48724
Firms are rehiring skilled retirees to pass their know-how on to young workers.
Firms are rehiring skilled retirees to pass their know-how on to young workers.

Japan Firms Employ Retirees to Fill Labor Shortage

Japan Firms Employ Retirees to Fill Labor Shortage

With Japan in the grip of an economic crisis employers are turning to experienced older workers to lead the way.
In the tussle between youth and experience, a growing number of Japanese companies are declaring experience the victor, rehiring skilled retirees to pass their know-how on to young workers, ABC reported.
Sakae Kajita, 67, makes a daily commute to his office. He was forced to retire three years ago from his former position because his then employer's corporate policy was to retire workers once they reached the age of 64. But "retirement' is not in Sakae Kajita's vocabulary. "I like to keep myself busy," he said.
Kajita is back in the workforce after being lured to a new job, teaching graduates in his field of expertise—mechanical engineering in the electronics industry. He said he had a great deal of relevant experience to pass on to younger workers.
His employer agreed. "Kajita has very deep knowledge of the industry, but the most important thing is that he has a wide network. He has good connections with people who are potential clients for us," Advantec company manager Mikio Araki said.
Kajita was linked to his job by Pasona, a recruitment company which specializes in matching senior workers—often retired managerial staff—with appropriate companies.
"Every company has some sort of problem. The senior person we send them will give advice based on their expertise and, not only that, they can actually solve the issue on the spot," Pasona's president Takashi Watanabe said.
Pasona now has more than 3,000 experts on its books who are aged over 60 years old, and it says demand for older workers is growing. Japan's population is aging and its workforce is shrinking rapidly. In 40 years, 60% of the population will be over 65 and the workforce will be short an estimated 8.5 million people.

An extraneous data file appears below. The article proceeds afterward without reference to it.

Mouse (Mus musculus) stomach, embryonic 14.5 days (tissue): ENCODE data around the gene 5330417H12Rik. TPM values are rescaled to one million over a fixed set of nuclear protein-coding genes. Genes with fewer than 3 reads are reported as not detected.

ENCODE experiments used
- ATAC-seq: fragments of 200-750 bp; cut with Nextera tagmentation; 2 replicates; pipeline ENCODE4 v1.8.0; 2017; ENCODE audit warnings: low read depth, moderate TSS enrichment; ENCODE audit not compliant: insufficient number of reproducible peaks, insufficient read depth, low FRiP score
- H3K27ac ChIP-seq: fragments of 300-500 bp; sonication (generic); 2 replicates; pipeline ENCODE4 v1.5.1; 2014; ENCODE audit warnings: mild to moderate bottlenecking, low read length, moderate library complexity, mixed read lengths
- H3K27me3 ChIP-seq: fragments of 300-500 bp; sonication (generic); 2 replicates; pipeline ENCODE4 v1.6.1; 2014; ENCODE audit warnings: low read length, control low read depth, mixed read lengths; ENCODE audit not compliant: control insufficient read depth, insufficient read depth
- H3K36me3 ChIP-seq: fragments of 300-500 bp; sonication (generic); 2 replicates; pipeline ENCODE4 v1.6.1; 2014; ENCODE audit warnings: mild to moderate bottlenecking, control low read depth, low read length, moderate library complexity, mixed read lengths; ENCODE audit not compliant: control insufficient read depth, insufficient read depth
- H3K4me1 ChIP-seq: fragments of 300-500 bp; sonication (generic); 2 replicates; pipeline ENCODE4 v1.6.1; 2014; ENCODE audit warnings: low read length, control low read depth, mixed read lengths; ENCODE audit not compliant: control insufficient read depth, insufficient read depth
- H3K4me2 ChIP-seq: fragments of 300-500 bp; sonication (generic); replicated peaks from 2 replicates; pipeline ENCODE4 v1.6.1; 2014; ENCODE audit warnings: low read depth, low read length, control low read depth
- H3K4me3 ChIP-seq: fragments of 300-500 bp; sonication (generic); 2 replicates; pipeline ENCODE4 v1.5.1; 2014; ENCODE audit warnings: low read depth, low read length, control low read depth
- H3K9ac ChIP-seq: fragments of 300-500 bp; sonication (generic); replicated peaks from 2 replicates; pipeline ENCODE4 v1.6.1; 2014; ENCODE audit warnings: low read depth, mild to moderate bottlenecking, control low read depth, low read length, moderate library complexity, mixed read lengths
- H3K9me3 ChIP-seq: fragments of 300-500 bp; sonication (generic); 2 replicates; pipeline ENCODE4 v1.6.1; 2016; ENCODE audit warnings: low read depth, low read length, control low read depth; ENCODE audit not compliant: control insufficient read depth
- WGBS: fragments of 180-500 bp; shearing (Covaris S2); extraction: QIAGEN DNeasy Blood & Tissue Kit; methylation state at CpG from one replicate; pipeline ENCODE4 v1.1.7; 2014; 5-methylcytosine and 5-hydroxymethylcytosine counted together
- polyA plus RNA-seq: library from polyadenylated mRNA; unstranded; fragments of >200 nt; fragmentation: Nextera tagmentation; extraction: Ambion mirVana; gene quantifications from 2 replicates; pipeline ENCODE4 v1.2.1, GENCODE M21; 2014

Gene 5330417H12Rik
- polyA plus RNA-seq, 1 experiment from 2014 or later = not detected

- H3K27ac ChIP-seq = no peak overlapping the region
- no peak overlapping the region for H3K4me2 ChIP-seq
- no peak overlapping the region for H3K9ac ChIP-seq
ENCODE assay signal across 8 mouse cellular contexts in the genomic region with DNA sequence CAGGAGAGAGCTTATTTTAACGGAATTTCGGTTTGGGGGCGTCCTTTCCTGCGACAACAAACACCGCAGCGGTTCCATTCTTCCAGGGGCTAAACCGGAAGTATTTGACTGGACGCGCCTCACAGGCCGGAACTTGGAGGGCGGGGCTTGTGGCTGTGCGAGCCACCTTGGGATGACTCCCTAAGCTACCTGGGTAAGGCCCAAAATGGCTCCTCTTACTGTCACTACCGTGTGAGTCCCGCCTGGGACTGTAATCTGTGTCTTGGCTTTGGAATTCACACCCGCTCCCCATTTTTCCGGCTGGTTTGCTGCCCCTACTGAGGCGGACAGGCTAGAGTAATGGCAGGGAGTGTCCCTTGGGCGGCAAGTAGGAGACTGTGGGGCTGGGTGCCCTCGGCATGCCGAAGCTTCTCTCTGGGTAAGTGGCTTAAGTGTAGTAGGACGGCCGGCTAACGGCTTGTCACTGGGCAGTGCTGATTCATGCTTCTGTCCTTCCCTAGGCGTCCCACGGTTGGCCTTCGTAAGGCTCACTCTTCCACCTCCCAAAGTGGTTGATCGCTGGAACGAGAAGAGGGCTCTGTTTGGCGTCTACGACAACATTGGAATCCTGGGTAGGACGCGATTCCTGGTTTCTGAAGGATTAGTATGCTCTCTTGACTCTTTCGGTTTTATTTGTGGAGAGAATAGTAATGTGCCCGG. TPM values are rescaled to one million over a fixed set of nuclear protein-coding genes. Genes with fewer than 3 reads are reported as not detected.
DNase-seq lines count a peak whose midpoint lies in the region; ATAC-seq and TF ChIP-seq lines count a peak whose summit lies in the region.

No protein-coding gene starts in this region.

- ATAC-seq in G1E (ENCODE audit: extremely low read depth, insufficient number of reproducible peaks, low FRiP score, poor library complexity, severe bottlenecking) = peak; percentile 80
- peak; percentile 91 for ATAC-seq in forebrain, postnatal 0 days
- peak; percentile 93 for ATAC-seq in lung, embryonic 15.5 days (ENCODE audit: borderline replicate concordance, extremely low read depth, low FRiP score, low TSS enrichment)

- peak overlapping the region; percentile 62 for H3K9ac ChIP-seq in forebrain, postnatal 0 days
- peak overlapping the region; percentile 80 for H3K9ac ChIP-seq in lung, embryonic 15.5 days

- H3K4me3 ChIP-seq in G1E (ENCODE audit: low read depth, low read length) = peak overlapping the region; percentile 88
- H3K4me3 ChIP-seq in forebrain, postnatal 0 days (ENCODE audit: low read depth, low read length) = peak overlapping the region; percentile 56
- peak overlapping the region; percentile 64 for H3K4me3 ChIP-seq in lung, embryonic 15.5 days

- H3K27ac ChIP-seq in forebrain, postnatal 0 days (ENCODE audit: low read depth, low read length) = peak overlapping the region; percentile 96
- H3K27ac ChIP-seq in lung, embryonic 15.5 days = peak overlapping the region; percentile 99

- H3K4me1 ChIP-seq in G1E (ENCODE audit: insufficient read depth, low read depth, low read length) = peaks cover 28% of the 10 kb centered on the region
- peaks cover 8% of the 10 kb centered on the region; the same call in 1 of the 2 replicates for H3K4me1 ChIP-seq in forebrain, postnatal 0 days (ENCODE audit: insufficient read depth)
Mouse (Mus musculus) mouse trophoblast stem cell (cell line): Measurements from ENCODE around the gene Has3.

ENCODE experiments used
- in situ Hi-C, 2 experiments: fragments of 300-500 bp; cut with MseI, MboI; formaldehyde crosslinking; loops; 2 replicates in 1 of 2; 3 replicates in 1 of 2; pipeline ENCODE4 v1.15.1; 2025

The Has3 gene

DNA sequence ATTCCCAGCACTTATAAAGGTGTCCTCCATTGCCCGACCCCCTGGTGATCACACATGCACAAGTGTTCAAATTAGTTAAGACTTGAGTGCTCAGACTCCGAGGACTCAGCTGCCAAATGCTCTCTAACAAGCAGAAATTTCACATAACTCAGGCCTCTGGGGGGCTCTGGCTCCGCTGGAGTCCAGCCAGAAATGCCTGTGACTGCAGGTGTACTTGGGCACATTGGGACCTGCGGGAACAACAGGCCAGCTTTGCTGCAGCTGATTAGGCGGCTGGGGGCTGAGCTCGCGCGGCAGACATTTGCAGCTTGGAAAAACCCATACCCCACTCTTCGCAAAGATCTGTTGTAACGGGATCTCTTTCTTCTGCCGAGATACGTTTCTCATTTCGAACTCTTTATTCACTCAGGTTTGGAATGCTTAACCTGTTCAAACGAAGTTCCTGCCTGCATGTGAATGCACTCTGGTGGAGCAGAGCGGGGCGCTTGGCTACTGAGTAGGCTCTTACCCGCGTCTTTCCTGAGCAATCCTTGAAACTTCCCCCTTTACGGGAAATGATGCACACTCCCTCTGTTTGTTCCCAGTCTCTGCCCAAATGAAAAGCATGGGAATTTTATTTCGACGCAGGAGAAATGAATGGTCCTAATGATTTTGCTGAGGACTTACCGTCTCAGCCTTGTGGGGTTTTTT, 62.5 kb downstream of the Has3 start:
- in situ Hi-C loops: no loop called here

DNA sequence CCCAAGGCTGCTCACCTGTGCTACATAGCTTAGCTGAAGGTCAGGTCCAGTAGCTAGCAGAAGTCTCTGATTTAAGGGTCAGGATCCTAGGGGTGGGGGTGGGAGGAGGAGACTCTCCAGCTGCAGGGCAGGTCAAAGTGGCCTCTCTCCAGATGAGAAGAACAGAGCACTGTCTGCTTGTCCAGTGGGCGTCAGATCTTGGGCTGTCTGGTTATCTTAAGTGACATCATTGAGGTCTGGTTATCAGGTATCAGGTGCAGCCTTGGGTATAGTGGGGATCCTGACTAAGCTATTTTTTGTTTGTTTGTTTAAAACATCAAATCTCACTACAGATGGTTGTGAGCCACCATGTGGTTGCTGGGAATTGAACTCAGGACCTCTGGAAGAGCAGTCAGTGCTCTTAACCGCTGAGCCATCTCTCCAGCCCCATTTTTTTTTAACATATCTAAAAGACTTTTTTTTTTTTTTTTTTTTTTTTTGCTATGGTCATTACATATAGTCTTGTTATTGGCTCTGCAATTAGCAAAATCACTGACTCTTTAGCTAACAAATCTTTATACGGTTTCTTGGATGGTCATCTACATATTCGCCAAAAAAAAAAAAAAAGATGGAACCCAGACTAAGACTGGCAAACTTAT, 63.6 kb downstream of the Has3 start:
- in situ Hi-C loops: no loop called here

Carmaker Honda recently raised the mandatory retirement age to allow its older workers to stay in their jobs for longer.
It is among a growing number of large Japanese corporations to recognize the untapped resource of highly skilled older people as the nation grapples with the demographic challenges of the future.

Short URL : http://goo.gl/IC04TM
  1. http://goo.gl/tX2a4J
  • http://goo.gl/HDvBnA
  • http://goo.gl/96tFYE
  • http://goo.gl/d2Hmfg
  • http://goo.gl/utqzMN

You can also read ...

WB Predicts Myanmar Growth at 6.7 Percent
Given the government’s efforts to accelerate reforms and to...
Economists say the rise in rates would be much steeper if markets believed that Italy was actually prepared to go through with the plans. So far (the market reaction) has been clear, but not extreme.
The European Union's budget commissioner says he hopes Italy's...
Poland to Become Less Dependent  on EU Funds
The Polish economy will become less and less dependent on the...
New export orders in European manufacturing PMIs have been slipping for months and are likely to fall further in May.
While the on-again, off-again threat of an all-in trade war...
South Korea has ranked 5th with 1.1% expansion.
South Korea’s economic growth rate ranked fifth among members...
Qatar Bans Goods From S. Arabia, UAE, Bahrain, Egypt
Qatar is stripping shop shelves of goods that come from rival...
Talent Deficit May Hit Major APEC Economies
Asia Pacific faces an imminent labor shortage of 12.3 million...
N. Korea Not Seeking US Aid
North Korea on Sunday fumed at US reports that the country is...

Trending

Googleplus